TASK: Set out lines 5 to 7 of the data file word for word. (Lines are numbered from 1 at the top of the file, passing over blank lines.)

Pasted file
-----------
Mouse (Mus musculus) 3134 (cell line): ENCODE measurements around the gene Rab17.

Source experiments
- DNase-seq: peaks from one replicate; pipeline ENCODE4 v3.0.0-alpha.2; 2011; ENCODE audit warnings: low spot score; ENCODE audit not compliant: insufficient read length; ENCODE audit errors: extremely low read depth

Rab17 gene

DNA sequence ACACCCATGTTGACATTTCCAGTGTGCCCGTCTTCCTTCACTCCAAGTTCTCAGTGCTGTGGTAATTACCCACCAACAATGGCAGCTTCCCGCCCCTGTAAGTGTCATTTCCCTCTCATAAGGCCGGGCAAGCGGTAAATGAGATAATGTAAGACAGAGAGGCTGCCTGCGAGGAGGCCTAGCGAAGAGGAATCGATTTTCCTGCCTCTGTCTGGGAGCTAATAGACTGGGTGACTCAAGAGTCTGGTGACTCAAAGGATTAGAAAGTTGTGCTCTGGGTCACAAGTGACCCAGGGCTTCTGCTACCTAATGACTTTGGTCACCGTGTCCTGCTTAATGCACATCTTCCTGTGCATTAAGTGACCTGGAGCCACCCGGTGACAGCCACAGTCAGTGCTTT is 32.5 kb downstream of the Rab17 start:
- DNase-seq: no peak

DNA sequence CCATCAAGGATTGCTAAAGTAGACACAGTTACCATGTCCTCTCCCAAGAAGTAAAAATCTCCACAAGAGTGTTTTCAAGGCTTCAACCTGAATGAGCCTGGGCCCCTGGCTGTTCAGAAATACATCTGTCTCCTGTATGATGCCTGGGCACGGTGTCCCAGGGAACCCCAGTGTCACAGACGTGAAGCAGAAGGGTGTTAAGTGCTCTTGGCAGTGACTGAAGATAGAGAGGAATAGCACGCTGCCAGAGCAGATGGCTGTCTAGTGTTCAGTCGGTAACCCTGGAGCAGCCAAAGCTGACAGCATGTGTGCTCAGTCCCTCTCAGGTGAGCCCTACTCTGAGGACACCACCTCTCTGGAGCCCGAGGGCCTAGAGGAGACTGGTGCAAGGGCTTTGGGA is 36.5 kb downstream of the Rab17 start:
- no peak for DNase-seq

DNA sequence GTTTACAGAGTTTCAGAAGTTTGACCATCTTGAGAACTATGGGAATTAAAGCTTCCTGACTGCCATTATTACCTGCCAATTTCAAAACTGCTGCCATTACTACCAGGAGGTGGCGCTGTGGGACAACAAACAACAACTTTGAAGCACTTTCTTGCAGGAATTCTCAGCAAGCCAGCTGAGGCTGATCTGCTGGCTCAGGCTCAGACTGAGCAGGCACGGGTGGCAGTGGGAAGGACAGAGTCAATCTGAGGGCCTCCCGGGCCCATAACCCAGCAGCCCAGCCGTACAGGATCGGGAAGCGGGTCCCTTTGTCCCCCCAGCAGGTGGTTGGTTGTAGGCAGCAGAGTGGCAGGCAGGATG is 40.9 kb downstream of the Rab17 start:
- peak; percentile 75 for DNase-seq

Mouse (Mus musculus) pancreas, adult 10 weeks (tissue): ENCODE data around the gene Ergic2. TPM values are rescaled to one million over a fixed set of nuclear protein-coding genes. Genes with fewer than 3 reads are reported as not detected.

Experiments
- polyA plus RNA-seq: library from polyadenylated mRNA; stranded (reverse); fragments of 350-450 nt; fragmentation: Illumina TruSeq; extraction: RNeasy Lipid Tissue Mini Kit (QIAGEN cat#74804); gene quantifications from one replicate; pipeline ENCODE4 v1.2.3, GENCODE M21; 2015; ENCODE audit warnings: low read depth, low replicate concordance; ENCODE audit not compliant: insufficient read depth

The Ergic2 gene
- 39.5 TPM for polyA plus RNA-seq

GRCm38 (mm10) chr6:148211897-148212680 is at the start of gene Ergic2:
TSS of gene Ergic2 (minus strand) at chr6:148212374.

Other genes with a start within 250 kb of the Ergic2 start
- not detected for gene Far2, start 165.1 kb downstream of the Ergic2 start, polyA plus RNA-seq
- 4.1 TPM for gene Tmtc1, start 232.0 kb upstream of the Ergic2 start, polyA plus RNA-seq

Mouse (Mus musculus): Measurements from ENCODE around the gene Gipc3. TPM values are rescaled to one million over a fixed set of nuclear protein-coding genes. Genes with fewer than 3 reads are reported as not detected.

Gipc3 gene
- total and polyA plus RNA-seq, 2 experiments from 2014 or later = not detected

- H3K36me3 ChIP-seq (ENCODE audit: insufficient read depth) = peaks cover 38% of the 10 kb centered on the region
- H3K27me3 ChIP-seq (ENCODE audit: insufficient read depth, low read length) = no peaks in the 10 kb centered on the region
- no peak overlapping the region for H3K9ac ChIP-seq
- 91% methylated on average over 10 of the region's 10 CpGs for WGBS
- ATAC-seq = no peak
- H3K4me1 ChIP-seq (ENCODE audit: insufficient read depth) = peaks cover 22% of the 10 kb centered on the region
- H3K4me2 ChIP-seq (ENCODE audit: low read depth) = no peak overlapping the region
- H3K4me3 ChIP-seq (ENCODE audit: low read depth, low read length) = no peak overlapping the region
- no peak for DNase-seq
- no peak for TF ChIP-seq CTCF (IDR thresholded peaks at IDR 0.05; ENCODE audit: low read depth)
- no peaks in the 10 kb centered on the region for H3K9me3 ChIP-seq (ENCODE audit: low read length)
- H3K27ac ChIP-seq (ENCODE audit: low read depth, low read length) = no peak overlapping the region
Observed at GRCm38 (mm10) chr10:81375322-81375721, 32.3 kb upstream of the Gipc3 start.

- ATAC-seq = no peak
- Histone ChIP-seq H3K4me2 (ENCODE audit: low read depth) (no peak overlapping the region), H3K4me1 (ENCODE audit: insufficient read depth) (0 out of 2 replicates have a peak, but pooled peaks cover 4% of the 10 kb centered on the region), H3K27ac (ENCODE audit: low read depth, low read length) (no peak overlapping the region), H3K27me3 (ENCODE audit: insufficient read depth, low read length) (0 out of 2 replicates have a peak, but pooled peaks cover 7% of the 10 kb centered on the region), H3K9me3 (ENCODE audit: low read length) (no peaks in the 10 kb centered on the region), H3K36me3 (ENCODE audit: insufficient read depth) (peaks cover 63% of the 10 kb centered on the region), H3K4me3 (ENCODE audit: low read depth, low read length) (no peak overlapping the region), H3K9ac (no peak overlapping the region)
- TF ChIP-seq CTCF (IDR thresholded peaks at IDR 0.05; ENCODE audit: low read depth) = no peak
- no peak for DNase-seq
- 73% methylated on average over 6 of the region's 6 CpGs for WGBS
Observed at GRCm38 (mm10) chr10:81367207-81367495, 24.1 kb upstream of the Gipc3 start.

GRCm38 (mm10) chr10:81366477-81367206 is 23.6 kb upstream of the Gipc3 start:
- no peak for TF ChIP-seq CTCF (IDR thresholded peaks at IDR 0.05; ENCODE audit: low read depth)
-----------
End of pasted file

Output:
DNA sequence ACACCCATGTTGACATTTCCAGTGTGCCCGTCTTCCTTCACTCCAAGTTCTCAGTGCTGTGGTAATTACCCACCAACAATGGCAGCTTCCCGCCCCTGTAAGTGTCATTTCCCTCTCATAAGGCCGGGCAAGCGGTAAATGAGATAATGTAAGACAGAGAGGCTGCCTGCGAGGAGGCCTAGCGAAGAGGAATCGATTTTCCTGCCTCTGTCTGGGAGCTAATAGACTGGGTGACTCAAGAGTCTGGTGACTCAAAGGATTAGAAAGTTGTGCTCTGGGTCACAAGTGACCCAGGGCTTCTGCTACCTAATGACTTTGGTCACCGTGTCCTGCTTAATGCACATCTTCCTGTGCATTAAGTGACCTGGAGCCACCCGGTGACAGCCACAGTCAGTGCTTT is 32.5 kb downstream of the Rab17 start:
- DNase-seq: no peak

DNA sequence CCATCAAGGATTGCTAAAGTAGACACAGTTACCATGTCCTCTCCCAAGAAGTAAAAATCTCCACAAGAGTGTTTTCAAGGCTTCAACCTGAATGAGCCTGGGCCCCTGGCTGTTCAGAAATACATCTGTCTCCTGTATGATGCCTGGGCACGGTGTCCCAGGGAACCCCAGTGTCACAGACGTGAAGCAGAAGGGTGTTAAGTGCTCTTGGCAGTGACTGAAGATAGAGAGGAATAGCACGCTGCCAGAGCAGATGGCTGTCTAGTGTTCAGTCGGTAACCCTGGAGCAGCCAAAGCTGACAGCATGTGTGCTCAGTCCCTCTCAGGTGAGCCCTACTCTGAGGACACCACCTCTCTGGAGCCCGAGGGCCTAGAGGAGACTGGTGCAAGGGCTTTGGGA is 36.5 kb downstream of the Rab17 start: